Gary’s handling of the P38 was pretty impressive.

    • For the the “Fiddy”? I thought I saw a standard block of ammo sitting there right next to them. It seemed the only thing you couldn’t do was load up a full mag.

  6. Hey Nick, I think your math might be off on the target scale at 100yds. By my math, a 3ft (36″) wide target at 500yds is going to be the equivalent of a 7.2″ wide target at 100yds. So that’s more like taking a regular piece of notebook/printer paper and putting it at 100yds, if you can hit that you could hit the target.

    Someone correct me if I’m wrong, but didn’t last season’s fiddy shot take place at 1000yds?

    • You’re right about the scale of that specific target, I was just trying to illustrate the difference in size between 1 MoA at 100 and 1 MoA at 500.

      The target was gigantic for what they were doing. Last season’s 1,000 yard shot was made on a target that looked about twice the size, but the gun being used was less accurate as well.

  7. Really? Nobody suggested the p.08? The Luger is the most iconic of German military pistols. Designed for the Kaiser’s army(not that offensive), unique action and the start of what may be the most influential pistol cartridge of all time. Broomhandles are interesting, p38’s can be offensive, so go with the Luger.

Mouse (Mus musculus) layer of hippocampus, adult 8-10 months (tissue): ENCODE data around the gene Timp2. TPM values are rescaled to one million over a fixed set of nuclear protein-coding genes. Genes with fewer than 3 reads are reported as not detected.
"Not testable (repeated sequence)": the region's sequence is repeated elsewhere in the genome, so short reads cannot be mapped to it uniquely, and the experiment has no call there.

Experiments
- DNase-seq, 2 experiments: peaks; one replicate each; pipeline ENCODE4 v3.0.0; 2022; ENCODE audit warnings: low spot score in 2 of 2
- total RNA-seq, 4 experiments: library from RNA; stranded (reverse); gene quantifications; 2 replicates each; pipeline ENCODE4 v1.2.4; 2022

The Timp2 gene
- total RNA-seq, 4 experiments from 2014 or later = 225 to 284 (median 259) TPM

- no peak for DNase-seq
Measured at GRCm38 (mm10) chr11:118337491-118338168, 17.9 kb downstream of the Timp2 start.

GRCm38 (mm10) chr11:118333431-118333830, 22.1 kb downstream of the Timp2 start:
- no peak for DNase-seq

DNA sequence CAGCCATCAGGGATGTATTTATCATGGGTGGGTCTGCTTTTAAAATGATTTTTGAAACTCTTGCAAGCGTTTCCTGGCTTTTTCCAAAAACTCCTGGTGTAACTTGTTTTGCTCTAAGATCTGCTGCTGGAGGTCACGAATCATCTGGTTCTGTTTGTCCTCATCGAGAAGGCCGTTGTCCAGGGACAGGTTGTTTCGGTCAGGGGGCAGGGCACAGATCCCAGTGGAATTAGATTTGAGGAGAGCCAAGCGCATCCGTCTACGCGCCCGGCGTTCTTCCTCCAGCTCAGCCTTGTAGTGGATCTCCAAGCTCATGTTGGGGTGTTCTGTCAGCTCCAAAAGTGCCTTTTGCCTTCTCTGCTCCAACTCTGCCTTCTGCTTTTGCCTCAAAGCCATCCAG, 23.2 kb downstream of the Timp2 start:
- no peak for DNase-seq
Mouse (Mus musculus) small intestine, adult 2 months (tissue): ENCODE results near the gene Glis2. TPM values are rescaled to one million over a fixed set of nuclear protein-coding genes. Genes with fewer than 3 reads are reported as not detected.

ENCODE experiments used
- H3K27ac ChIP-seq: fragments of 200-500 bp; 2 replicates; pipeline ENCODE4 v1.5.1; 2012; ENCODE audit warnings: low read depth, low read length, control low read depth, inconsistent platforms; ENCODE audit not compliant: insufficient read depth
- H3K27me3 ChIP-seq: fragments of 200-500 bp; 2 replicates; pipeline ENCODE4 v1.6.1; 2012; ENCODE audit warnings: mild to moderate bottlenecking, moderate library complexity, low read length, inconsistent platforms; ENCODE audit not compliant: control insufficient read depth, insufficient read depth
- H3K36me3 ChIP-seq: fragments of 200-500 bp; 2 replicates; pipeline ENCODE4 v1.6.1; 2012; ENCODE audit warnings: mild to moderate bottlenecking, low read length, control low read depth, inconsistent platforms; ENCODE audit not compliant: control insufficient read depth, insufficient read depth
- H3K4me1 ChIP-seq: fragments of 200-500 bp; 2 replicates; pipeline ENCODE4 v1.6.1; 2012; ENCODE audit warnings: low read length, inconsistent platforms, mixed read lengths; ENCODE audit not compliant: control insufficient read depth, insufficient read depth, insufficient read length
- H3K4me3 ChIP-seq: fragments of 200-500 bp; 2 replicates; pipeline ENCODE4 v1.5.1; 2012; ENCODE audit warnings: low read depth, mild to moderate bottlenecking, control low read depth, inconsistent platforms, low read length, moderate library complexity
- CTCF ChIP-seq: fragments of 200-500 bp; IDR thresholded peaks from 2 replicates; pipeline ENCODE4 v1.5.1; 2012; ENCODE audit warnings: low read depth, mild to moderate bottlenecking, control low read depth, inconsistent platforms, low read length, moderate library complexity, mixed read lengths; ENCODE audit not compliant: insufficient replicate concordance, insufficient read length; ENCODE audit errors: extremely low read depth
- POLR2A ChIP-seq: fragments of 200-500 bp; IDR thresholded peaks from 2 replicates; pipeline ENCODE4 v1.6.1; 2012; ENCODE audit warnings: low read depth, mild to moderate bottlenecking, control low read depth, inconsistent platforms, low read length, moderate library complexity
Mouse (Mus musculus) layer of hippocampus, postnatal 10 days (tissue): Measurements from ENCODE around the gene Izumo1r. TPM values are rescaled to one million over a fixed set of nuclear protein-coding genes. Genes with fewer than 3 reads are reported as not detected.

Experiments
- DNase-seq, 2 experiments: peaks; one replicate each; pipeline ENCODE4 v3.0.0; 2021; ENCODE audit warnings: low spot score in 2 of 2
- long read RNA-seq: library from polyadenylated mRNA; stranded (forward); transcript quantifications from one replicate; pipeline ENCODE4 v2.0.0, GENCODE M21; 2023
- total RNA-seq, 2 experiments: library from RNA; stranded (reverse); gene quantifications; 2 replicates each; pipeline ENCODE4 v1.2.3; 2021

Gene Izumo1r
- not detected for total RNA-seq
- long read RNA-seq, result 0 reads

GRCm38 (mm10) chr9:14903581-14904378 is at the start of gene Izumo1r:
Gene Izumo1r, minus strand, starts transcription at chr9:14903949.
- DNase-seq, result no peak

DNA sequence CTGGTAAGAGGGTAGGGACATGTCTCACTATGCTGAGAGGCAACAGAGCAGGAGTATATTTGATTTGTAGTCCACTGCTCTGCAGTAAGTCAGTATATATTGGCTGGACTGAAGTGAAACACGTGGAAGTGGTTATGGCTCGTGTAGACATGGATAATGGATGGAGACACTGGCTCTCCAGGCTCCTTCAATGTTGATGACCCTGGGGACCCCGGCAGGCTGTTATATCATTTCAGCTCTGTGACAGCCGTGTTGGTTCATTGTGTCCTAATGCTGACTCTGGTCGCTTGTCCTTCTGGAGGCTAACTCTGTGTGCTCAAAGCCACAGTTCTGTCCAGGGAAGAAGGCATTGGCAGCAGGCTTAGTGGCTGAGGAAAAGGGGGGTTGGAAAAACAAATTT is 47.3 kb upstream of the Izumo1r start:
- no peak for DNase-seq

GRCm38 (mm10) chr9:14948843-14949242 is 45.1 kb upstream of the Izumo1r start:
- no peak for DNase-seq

8. Nazi weapons give the ‘eew’ factor because we associate the tools wIth their masters, and the refined, cultured sadism they tried to impose on all of Europe.

    Most Com-bloc weapons, at least the ones we can get here, are too new to have played a part in the pogroms and mass killings of the Soviet Stalin era. 91/30s might be the exception, but so many millions were made that the odds of mine being a Cossack or KGB murder weapon are very low.

    I’m getting tired of people making excuses for one murderous despot by pointing out that another murderous despot may have been ‘worse’! Once you’ve killed a million people you’re nothing but a sick twisted fuck, and the existence of more prodigious murderers doesn’t make you any better. Neither does trying to deflect culpability to your enemies; these ‘moral equivalency’ arguments are the purest bullshit.


Please enter your comment!
Please enter your name here